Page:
rel="nofollow" attribute-value pair (AVP) is an elemental microformat that can be used within a HTML hyperlink element (e.i.
rel="nofollow" is added to a link (and assuming bots are respecting the annotation) crawlers won't follow this particular link, in general. Therefore, there is no weight, equity, PageRank, etc. being flown across this link. For this reason, the tag should be used on some external links and especially paid links.
As Google's Matt Cutts has consistently recommended (see video),
rel="nofollow" should not be added to internal links in general.
In only a few instances such as a login page or shopping cart page (basically any page that has not value in terms of content), it makes sense for the internal links pointing to those pages to have a
rel="nofollow" tag. This is called "crawl prioritization". However, not only that it doesn't hurt to have a login page or a "terms and conditions" page being crawled and showing up in the index, but as Google clearly states, focusing on crawl prioritization via nofollowed links can be resource intensive and far less productive than focusing on other aspects of the site such as an intuitive navigation.
rel="nofollow" is an optional attribute-value pair of a HTML
<a href="http://www.example.com/foo/bar.html" rel="nofollow">
In the past, some webmasters were using the rel="nofollow" tag on certain links in order to increase the PageRank of others pages. Since 2009 Googlebot treats nofollowed links differently in that sense that they don't maximize the equity being flown across other links but simply block any equity from being passed through the nofollowed links.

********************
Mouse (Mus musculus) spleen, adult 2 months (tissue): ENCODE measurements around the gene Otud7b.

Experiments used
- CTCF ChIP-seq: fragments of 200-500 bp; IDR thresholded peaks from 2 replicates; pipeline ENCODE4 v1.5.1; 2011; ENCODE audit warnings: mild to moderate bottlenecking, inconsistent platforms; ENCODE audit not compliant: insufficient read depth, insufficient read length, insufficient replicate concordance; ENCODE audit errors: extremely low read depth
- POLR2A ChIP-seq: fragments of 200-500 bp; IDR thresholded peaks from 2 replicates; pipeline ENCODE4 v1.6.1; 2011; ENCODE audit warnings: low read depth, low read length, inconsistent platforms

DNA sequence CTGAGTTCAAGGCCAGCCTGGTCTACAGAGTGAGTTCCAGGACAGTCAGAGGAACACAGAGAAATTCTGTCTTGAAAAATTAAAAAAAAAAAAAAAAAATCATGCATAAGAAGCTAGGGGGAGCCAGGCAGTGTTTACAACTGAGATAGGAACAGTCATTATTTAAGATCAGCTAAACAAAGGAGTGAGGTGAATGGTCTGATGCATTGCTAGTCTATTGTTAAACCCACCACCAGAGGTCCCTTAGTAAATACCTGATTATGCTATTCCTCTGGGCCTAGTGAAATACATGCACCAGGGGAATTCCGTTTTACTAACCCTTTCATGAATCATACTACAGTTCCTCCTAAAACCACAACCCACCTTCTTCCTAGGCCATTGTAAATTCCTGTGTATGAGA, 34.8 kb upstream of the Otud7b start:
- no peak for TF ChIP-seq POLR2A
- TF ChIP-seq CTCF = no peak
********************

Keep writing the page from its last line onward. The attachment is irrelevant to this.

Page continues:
Since search engines (that respect the annotation) do not follow those links, it increases the likelihood of other links to important pages to be seen, crawled and for those pages to be indexed.
In situations where paid links are used to link to a site it is vital to ensure rel="nofollow" tags are implemented on these links. When detected by search engines, this unnatural linking not only won't increase ranking and SERP presence but can also lead to an algorithmic or manual penalty for the site being linked to.
Robots tags are directives that allow webmasters to control how search engines crawl and index the content of a website. They are page-level signals and can be implemented in a meta tag or in an HTTP response header.